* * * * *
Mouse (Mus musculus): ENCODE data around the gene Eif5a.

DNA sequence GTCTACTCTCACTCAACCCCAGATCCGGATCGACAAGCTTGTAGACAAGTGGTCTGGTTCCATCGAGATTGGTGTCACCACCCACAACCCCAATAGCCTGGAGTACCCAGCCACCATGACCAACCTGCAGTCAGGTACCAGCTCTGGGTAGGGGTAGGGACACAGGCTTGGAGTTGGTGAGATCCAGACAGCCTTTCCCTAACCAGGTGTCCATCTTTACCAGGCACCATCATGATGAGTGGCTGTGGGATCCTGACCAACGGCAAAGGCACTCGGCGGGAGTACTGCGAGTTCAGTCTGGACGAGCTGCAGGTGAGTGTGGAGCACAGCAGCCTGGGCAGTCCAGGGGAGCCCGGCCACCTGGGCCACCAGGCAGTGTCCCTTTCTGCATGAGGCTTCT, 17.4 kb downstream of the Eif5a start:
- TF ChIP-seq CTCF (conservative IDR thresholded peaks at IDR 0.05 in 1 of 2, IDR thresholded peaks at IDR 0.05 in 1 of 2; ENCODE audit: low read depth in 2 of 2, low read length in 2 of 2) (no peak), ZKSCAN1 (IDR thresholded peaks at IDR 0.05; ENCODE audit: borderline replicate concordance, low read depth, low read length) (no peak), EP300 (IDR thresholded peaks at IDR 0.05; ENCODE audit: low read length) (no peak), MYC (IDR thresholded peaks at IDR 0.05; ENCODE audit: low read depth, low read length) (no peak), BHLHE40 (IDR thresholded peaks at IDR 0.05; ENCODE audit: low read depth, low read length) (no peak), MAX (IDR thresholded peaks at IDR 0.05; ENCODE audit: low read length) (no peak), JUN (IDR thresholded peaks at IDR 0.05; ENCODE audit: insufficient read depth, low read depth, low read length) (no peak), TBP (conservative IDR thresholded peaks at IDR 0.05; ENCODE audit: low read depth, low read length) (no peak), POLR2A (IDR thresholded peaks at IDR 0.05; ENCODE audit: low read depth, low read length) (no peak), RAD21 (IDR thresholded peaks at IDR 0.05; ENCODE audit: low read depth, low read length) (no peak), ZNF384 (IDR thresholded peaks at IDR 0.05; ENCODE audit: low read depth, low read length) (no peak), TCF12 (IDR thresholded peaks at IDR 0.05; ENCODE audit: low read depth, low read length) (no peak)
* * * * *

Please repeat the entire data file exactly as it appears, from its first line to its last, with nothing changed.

Mouse (Mus musculus): ENCODE data around the gene Eif5a.

DNA sequence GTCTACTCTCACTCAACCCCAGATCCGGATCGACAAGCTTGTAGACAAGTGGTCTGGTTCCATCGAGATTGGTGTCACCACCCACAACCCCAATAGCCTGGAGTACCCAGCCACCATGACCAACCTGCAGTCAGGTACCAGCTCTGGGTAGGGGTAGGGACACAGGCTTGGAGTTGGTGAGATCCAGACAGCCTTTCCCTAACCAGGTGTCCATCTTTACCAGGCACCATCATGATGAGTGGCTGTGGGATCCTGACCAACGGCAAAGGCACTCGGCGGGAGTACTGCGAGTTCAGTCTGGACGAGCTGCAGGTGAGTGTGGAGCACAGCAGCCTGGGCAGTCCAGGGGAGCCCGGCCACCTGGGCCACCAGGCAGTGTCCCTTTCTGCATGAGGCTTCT, 17.4 kb downstream of the Eif5a start:
- TF ChIP-seq CTCF (conservative IDR thresholded peaks at IDR 0.05 in 1 of 2, IDR thresholded peaks at IDR 0.05 in 1 of 2; ENCODE audit: low read depth in 2 of 2, low read length in 2 of 2) (no peak), ZKSCAN1 (IDR thresholded peaks at IDR 0.05; ENCODE audit: borderline replicate concordance, low read depth, low read length) (no peak), EP300 (IDR thresholded peaks at IDR 0.05; ENCODE audit: low read length) (no peak), MYC (IDR thresholded peaks at IDR 0.05; ENCODE audit: low read depth, low read length) (no peak), BHLHE40 (IDR thresholded peaks at IDR 0.05; ENCODE audit: low read depth, low read length) (no peak), MAX (IDR thresholded peaks at IDR 0.05; ENCODE audit: low read length) (no peak), JUN (IDR thresholded peaks at IDR 0.05; ENCODE audit: insufficient read depth, low read depth, low read length) (no peak), TBP (conservative IDR thresholded peaks at IDR 0.05; ENCODE audit: low read depth, low read length) (no peak), POLR2A (IDR thresholded peaks at IDR 0.05; ENCODE audit: low read depth, low read length) (no peak), RAD21 (IDR thresholded peaks at IDR 0.05; ENCODE audit: low read depth, low read length) (no peak), ZNF384 (IDR thresholded peaks at IDR 0.05; ENCODE audit: low read depth, low read length) (no peak), TCF12 (IDR thresholded peaks at IDR 0.05; ENCODE audit: low read depth, low read length) (no peak)